Oasis was due to perform at the Rock-en-Seine Festival near Paris on Friday, August 28th, but a message flashed to the crowd shortly before the band was to take the stage saying as a result of an altercation within the band, the Oasis gig has been canceled. Many in the audience initially thought that the announcement was a joke. First reports from the backstage scene, of course by way of Twitter, said that "Liam smashed Noel’s guitar."
 
Gallagher's statement also sent "apologies to all the people who bought tickets" for the remaining shows on their European tour in France, Italy, and Germany saying group "does not exist anymore."
 
Speculation has been growing about the band’s future. Liam revealed just a couple of weeks ago that he and Noel were no longer on speaking terms and while on tour traveled separately, only seeing each other on stage.

Oasis had sold more than 50 million records worldwide. They have had eight #1 singles in the UK and have amassed fifteen NME Awards, five BRIT Awards, nine Q Awards and four MTV Europe Music Awards.

Ellie Greenwich 1940 - 2009

Posted by Whitmore, August 28, 2009 11:20am | Post a Comment
Ellie Greenwich
Ellie Greenwich
, who penned dozens of classic songs in collaboration with producer Phil Spector and Jeff Barry for acts like The Ronettes, The Crystals, The Shangri-Las, Bob B. Soxx & the Blue Jeans, The Jelly Beans and The Dixie Cups -- the “girl group” sound, died this week of a heart attack in New York’s St. Luke's Roosevelt Hospital; she had been admitted for pneumonia a few days earlier. She was 68.
 
In her 50-year career, Greenwich, a member of the Songwriters Hall of Fame, was awarded some 25 gold and platinum discs. BMI Publishing lists more than 200 songs Greenwich wrote or co-wrote, including such classics as “Leader Of The Pack,” “Chapel of Love,” “River Deep, Mountain High,” “Christmas (Baby Please Come Home),” “Be My Baby,” “Da Doo Ron Ron,” “Do Wah Diddy Diddy,” “Look of Love,” “Then He Kissed Me,” “I Can Hear Music,” and "Hanky Panky.”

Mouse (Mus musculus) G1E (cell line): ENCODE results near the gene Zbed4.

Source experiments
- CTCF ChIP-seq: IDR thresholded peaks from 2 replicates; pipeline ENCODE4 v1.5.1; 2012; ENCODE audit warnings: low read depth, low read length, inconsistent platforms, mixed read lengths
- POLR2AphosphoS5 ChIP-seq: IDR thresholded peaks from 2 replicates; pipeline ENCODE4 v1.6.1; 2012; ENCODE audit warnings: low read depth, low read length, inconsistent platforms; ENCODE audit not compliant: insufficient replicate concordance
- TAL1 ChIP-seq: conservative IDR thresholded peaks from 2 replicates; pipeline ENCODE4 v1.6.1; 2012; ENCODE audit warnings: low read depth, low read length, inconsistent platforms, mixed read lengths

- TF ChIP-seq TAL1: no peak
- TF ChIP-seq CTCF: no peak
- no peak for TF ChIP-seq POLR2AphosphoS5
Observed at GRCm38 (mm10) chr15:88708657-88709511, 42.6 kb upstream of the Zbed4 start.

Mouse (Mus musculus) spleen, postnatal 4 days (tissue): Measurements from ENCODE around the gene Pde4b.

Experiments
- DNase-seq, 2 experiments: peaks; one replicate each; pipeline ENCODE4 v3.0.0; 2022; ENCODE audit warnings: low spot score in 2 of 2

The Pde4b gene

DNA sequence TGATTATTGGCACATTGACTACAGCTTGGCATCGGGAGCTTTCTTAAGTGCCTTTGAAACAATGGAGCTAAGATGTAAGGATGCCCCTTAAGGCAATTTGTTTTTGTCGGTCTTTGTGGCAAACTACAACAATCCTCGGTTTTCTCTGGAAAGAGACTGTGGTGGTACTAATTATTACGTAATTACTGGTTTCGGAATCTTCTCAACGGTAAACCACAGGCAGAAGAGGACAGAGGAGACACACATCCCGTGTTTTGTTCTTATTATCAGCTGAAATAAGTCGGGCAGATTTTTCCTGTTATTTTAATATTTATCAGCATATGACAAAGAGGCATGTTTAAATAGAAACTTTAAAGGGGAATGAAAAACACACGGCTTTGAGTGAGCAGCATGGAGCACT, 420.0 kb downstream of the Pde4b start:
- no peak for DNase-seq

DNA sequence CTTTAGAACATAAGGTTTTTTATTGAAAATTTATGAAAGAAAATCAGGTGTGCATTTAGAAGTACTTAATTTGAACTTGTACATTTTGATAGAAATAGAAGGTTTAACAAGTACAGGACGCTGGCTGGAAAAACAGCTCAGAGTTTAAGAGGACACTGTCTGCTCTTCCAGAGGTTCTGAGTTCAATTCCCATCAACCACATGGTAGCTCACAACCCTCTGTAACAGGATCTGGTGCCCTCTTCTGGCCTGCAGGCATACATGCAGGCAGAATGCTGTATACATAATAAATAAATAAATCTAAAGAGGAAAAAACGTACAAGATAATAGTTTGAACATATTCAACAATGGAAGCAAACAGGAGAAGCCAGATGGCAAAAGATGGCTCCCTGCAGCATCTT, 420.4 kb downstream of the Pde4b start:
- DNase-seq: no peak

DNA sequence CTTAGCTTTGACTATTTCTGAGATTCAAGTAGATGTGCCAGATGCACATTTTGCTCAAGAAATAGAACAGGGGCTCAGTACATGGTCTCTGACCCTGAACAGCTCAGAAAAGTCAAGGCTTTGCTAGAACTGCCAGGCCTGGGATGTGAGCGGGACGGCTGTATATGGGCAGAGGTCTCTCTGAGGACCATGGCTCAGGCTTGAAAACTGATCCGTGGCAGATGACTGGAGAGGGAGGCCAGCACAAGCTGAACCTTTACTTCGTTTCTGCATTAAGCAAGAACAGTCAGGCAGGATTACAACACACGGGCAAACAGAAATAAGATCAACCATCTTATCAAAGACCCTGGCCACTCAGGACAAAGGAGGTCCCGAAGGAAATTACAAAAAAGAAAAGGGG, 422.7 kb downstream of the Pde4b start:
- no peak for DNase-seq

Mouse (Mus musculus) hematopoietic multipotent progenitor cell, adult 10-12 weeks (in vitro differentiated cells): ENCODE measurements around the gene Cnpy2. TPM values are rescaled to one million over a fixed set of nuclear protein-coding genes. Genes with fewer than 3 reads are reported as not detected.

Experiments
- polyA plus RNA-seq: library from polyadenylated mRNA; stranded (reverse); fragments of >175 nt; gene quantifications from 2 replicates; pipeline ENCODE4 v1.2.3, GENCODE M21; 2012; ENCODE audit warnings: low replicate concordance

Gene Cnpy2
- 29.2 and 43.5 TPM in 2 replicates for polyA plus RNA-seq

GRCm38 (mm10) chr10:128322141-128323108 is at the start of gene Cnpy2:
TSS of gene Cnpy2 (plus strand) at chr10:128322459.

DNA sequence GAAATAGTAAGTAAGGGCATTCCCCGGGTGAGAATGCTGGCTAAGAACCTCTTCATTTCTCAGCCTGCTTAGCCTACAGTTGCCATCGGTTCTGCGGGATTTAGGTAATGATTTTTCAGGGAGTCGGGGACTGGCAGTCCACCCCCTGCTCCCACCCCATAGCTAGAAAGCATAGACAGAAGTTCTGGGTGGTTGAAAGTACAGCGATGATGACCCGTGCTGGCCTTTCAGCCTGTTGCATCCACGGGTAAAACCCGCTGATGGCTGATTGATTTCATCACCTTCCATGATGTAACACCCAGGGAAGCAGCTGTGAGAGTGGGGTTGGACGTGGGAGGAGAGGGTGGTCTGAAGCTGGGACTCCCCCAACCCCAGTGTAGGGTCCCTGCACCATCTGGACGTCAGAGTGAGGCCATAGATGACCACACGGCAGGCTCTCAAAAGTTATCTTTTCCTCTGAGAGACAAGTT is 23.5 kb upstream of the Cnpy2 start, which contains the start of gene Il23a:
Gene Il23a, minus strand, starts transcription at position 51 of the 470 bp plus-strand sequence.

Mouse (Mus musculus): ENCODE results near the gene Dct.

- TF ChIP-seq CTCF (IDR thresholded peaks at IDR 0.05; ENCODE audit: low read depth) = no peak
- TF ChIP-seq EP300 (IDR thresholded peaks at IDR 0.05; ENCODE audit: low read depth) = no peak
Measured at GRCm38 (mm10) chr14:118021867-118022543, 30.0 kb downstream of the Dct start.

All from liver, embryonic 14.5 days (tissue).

Born Eleanor Louise Greenwich on Oct. 23, 1940 in Brooklyn, N.Y., she was 11 when she began studying accordion before switching to piano. As a teen she started her own group called The Jivettes. She got her first break as a songwriter working for Jerry Leiber and Mike Stoller, who had written dozens of classic 1950’s rock tunes. Her first chart success was "This Is It" with the Jay and the Americans, which she co-wrote with Doc Pomus and Tony Powers.

Greenwich became part of the mythical Brill Building stable of songwriters where she teamed up with her husband Jeff Barry. Other Brill writers included Hal David and Burt Bacharach, Carole King and Gerry Goffin, Barry Mann and Cynthia Weil plus the likes of Neil Sedaka, Neil Diamond and Paul Simon.
 
Greenwich and Barry also recorded a few sides as The Raindrops; their biggest hit was “The Kind of Boy You Can't Forget.” In 1964 alone, the two song writers were responsible for some 17 different singles reaching the Billboard Hot 100 chart. However the following year, 1965, she and Barry divorced, and Greenwich suffered a nervous breakdown.
 
She went on to produce songs for artists like Frank Sinatra, Dusty Springfield, The Definitive Rock Choral and Ella Fitzgerald, but she really hit her stride working with Neil Diamond, producing his early hits “Cherry Cherry,” “Solitary Man” and “Kentucky Woman.”  In 1968, Greenwich released her first solo album, Ellie Greenwich Composes, Produces and Sings, and included two charting singles, "Niki Hoeky" (a #1 hit in Japan) and "I Want You To Be My Baby."